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Can I use 87W USB-C Power Adapter for MacBook Pro to safely charge a Samsung Galaxy S9 device? I'm curious as on the charger it says the output is 5.2V, while the phone seems to require 5V.

The specs of the Mac's charger can be seen on this image:

enter image description here

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According to Wikipedia the USB specification is:

USB supplies power at 5 V ± 5% to power USB downstream devices. (source)

5% of 5V are 0.25V

Therefore any USB device have to be able to work correctly as long as the "received" power via USB is within the range of 4.75V to 5.25V.

The Apple USB power supply with 5.2 Volt is within this range.

  • I was about to answer on similar lines but realized that the charger follows USB PD not regular USB. So while your answer is correct that it can charge safely the reasons are different as explained in my answer – beeshyams Mar 3 at 11:59
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Yes, you safely can charge

  • The Mac Charger follows USB Power Delivery (USB PD) as you can see in the picture you pasted.

  • USB PD is a different standard from USB Type C, in that it supports broader charging specs which was initially based on profiles and later evolved to Power Rules. These are well explained in What are USB PD Power Rules?. Quoting relevant extract :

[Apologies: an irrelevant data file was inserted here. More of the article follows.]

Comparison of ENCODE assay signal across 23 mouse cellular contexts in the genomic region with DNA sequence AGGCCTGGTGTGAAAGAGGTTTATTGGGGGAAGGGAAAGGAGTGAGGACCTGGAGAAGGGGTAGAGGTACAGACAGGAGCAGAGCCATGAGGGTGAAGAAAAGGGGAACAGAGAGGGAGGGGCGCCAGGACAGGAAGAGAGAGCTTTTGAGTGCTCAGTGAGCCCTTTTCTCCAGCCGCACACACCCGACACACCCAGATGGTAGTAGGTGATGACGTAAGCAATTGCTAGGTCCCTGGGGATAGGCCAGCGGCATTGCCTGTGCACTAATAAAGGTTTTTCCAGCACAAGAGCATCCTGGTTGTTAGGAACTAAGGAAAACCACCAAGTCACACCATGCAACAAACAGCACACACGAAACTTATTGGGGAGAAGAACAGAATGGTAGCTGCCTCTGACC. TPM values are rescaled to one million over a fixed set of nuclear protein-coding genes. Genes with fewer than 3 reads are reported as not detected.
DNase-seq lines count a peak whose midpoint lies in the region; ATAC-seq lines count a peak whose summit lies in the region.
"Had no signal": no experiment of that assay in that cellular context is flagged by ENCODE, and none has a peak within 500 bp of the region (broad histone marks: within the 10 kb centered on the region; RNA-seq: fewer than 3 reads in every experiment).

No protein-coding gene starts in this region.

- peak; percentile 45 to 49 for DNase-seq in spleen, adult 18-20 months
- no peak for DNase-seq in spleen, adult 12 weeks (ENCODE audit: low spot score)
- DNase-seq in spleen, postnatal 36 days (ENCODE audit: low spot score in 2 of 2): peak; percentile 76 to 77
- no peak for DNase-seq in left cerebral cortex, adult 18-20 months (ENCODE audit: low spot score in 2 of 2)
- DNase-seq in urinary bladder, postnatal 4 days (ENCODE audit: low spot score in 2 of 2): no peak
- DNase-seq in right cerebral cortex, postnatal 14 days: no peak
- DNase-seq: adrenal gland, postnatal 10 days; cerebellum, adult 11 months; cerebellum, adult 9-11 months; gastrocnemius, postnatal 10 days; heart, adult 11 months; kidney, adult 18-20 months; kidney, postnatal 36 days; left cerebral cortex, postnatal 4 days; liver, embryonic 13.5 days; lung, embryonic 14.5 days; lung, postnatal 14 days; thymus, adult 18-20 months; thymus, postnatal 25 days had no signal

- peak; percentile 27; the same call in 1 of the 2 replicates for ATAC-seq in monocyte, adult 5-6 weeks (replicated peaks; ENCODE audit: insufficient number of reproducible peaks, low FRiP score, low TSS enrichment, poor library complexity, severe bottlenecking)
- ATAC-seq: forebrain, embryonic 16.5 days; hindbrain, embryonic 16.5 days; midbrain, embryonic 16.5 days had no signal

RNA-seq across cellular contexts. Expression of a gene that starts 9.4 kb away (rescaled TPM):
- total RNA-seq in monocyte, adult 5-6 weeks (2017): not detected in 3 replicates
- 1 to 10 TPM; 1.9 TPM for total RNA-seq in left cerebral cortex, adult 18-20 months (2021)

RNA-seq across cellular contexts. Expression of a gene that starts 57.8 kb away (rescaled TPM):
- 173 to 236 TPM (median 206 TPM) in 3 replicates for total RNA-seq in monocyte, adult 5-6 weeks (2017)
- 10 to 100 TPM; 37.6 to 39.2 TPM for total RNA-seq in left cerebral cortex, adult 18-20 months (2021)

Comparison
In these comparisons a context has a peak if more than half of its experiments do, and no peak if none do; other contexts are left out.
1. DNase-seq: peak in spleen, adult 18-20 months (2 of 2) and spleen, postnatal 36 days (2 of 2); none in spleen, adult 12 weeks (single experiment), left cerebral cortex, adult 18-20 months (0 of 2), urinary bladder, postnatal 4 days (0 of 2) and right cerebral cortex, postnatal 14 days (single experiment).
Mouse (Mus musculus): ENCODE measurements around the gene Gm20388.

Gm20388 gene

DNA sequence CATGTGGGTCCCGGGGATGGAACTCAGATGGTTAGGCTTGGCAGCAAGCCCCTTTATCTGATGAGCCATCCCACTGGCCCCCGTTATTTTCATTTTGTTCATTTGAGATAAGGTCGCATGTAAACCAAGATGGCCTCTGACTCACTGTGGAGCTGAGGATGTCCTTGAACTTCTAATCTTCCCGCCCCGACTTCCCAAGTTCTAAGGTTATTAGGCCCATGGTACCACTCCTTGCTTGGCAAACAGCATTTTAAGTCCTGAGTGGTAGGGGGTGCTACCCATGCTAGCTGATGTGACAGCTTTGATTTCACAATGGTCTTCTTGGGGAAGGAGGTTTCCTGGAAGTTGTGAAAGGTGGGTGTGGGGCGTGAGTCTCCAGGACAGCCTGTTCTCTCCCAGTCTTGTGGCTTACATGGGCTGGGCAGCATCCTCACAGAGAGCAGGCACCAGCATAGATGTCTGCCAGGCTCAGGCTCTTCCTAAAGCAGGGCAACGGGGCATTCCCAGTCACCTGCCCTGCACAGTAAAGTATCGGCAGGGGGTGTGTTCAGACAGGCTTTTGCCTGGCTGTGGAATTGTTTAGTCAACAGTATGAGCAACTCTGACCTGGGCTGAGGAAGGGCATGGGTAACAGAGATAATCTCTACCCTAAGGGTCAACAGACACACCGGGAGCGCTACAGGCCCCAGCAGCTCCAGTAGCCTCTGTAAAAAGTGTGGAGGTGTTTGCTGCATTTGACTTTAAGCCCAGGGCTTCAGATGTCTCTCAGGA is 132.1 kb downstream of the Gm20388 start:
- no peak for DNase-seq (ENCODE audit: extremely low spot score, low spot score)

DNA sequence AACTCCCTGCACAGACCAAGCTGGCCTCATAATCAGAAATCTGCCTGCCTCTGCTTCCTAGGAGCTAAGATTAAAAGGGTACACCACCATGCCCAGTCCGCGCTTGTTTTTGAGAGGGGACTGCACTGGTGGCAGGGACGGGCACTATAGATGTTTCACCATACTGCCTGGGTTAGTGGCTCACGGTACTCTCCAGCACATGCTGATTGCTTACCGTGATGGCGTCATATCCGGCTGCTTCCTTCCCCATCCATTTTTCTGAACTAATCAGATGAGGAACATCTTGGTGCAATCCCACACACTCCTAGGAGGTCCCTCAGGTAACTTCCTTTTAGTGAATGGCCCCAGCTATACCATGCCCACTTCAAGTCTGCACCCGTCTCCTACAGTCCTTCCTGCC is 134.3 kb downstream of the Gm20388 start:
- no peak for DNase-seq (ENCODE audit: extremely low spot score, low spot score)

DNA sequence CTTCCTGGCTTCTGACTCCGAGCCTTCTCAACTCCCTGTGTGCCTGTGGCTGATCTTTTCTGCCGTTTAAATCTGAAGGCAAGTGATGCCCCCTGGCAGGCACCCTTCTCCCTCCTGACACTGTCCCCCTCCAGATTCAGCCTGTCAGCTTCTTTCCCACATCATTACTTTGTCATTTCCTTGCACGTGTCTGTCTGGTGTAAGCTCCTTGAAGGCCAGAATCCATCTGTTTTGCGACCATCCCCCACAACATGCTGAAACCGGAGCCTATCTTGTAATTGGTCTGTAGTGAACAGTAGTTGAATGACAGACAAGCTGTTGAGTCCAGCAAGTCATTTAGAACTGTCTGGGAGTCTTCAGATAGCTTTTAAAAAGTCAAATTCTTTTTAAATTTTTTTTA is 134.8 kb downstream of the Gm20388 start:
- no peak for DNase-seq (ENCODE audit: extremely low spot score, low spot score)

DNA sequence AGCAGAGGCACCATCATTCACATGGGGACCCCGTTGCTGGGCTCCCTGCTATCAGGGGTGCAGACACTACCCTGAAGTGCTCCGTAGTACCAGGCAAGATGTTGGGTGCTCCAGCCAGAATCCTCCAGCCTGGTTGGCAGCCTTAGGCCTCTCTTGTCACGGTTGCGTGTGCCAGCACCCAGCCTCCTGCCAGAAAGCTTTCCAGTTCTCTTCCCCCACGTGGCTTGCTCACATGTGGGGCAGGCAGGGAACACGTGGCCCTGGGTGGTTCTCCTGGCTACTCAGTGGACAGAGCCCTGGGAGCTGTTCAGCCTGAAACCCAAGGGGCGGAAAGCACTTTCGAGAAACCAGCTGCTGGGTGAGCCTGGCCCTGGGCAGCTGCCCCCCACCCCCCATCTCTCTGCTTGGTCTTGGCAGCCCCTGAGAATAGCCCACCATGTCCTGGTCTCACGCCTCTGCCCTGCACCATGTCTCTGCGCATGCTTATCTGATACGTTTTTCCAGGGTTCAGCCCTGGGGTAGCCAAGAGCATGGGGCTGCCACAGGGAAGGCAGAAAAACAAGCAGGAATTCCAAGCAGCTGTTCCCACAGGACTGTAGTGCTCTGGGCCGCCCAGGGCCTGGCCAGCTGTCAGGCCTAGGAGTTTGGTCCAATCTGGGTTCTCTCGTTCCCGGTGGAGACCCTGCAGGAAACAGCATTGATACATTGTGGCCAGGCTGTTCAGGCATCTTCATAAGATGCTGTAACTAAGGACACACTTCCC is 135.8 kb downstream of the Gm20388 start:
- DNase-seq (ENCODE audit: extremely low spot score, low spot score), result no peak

The new rules also introduce a “superset” guarantee. Larger wattage power sources must support all voltage levels below their maximum up to 3A. As the spec says, “Bigger is always better in user’s eyes – don’t want a degradation in performance. Higher power Sources do everything smaller ones do”

As a result, the consumer only needs to know that their device ships with a x watt power supply, and know that any power supply that is rated at > x watts will be at least as good as the one that shipped with the device.

(Emphasis supplied)

  • Also see the questions at the bottom of the 87W charger you linked. It talks of an iPhone charging (Can the 87W USB-C power adapter be used with the NEW iPhone Xs Max? and will it damage the Xs Max?) which supports this (while mechanics of iPhone charging are different, the standard is the same)

Related from SE.Ask Different which confirms what I said Is the Macbook 12 inch's USB-C charger interchangeable with other USB-C chargers or devices? - this is in the context of USB Type C charging and the same logic holds and more strongly for USB PD.

  • I wonder why there's no USB PD after 5.2V - 2.4A on the charger. – Eugene Yarmash Mar 3 at 12:10
  • Probably space constraints or missed out. But rest assured that it has to be USB PD. It can't be PD for some voltages and not for some other voltage - what purpose would that serve and how would it charge the iPhone (last bullet point)? Besides, that would mean it is NOT following both standards ;) – beeshyams Mar 3 at 12:17
  • See last portion edit – beeshyams Mar 3 at 12:33

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